Lessons on Freedom from the Extraordinary Benjamin Franklin

A few years ago I read Walter Isaacson’s biography of “Benjamin Franklin.” In the book*, Franklin impressed me as an amazing man who was unstoppable in pursuing every interest and project he ever dreamed up, from starting civic public works projects such as militias and post offices and an organized firefighter force, to scientific experiments on electricity, as well as running his own press, and being a much-need voice for compromise and moderation during the creation of the Constitution.

The overarching quality that I saw in Franklin was the complete freedom he gave himself, from a young age, to be, do, or have anything he wanted. With a sort of superhuman ease, he navigated through life fully engaged in anything and everything that struck his interest, without reservation, and with no loss of enthusiasm at any moment. With everything he did, and every where he went, he left behind a stream of new ideas, optimism, worthwhile projects, and improvements to the world around him that still impact us centuries later.

Benjamin Franklin was truly a larger-than-life celebrity of his age, a Renaissance man in the truest sense, and a great example of what it means to live a great life.

Now for the not-so-pretty personal confession. Honestly, while I was quite impressed by Franklin’s story, I often thought that his super-human confidence and seeming lack of fear was rather hard to relate to. In fact, I sometimes found the ease with which he charted new territory in any field of endeavor he was interested in kind of annoying!

Yet underneath the annoyance was the recognition that there is something for me to learn here. Over the past few years, Franklin’s example has lingered in the back of my mind. A month ago I wrote a post about the kind freedom Franklin showed, the freedom we are capable of giving ourselves to be, do, and have what we want in life. This is freedom I am expanding in myself, and it is the true purpose of this post.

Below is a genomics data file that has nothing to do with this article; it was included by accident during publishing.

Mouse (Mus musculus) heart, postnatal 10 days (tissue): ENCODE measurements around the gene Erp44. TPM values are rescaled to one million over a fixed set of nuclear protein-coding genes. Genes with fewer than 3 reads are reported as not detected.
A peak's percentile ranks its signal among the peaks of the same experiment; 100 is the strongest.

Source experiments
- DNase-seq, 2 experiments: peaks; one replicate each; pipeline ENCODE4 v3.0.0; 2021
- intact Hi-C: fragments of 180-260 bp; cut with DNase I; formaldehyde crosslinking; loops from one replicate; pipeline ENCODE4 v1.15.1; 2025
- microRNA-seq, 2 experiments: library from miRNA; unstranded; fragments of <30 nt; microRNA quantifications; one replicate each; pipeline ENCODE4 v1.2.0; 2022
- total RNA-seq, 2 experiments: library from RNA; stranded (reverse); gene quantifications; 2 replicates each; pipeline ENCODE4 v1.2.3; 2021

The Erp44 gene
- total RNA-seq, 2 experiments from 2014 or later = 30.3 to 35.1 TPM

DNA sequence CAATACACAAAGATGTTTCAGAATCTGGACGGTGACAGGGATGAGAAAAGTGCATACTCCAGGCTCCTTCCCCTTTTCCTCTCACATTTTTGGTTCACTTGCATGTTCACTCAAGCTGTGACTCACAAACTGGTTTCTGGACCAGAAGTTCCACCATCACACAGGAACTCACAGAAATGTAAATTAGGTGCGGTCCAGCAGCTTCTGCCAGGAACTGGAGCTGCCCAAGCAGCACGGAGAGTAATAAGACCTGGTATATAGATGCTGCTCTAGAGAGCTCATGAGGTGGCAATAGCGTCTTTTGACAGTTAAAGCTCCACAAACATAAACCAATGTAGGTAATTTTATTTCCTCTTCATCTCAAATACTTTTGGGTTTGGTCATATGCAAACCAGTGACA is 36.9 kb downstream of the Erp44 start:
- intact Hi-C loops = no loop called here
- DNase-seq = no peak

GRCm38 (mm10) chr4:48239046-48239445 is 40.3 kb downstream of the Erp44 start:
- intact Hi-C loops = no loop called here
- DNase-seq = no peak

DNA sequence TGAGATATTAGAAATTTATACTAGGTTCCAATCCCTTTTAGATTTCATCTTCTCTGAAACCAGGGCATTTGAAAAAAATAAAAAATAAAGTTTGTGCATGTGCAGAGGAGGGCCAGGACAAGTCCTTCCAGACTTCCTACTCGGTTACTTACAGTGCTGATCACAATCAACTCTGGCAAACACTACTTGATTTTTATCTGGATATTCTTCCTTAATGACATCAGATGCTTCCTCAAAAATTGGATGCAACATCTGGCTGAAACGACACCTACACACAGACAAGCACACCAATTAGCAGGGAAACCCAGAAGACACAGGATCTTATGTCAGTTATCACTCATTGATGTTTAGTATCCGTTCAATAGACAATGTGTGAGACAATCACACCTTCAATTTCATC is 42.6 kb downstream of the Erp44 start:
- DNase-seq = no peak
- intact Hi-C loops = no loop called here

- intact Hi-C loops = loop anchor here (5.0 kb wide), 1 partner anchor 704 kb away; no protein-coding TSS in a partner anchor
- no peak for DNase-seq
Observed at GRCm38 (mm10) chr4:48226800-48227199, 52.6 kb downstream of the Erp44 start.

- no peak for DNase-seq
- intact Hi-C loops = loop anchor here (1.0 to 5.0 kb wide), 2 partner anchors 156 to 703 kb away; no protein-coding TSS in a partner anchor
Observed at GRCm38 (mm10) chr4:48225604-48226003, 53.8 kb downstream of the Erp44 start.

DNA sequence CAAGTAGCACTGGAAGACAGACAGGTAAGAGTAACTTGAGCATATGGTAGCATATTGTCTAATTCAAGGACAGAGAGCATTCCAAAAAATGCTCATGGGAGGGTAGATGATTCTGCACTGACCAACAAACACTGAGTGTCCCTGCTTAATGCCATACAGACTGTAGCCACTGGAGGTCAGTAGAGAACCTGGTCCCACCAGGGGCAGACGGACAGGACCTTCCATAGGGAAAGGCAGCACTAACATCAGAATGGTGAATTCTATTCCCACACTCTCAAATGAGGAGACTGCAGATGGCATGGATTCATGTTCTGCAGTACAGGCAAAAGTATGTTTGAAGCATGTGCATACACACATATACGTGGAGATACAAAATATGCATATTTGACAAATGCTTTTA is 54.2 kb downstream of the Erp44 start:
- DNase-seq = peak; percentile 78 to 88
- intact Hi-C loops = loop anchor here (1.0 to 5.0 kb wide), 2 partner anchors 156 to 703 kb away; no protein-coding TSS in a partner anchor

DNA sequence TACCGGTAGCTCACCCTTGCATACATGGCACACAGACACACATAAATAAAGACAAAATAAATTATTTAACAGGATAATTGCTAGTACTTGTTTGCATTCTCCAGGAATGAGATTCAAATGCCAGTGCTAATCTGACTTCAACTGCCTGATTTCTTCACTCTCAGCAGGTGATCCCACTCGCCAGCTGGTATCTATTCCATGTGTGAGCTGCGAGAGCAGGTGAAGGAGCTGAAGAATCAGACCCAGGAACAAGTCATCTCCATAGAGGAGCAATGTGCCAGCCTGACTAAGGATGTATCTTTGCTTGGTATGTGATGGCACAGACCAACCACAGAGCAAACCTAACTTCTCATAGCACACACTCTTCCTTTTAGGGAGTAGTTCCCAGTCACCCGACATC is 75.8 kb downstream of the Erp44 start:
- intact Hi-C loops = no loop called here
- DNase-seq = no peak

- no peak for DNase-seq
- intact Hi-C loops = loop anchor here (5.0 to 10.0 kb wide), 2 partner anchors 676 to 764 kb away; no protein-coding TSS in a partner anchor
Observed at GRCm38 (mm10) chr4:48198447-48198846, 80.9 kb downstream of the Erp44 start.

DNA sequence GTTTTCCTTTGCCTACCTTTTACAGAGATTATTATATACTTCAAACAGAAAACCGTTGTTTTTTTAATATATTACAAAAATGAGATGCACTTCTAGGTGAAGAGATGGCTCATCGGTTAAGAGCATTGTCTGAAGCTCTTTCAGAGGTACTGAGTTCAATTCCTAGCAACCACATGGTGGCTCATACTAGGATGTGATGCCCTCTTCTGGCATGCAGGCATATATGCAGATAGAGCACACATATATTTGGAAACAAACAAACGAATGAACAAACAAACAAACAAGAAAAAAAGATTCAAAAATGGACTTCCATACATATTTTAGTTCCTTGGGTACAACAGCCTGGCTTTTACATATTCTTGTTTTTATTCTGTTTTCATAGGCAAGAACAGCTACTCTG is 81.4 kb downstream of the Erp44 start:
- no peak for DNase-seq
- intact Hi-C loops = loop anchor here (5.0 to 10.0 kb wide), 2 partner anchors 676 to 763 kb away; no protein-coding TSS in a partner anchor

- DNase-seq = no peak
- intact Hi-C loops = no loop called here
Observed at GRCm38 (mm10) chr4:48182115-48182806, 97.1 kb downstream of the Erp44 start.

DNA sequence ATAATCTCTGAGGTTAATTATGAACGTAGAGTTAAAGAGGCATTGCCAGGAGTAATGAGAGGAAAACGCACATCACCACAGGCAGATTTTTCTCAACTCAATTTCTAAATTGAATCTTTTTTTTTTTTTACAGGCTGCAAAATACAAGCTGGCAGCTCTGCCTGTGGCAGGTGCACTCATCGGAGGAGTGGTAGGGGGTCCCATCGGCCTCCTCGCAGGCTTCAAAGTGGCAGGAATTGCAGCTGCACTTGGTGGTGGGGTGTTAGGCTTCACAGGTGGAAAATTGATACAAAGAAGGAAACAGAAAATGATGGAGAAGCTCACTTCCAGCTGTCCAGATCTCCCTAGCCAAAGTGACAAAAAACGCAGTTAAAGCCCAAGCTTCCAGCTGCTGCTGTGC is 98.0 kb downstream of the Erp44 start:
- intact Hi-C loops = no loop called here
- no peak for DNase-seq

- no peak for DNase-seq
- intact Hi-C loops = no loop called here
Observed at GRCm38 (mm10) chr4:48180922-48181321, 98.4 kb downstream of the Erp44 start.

I am asking myself now, what would my life be like if I gave myself even a fraction of the same freedom to explore my interests, to speak out on what mattered to me, and to pursue worthy projects and causes with unflinching confidence and enthusiasm? How can liberate my own inner Renaissance Man to new levels of expression, creativity, and freedom?

How can I make full use of your example and inspiration, Mr. Franklin, in living the life I’ve always dreamed of?

*Unfortunately, I do not currently have the book in my possession, and it is late at night, so time is limited for online research (!). Therefore, I am unable to give more specific details on Franklin’s many extraordinary accomplishments.

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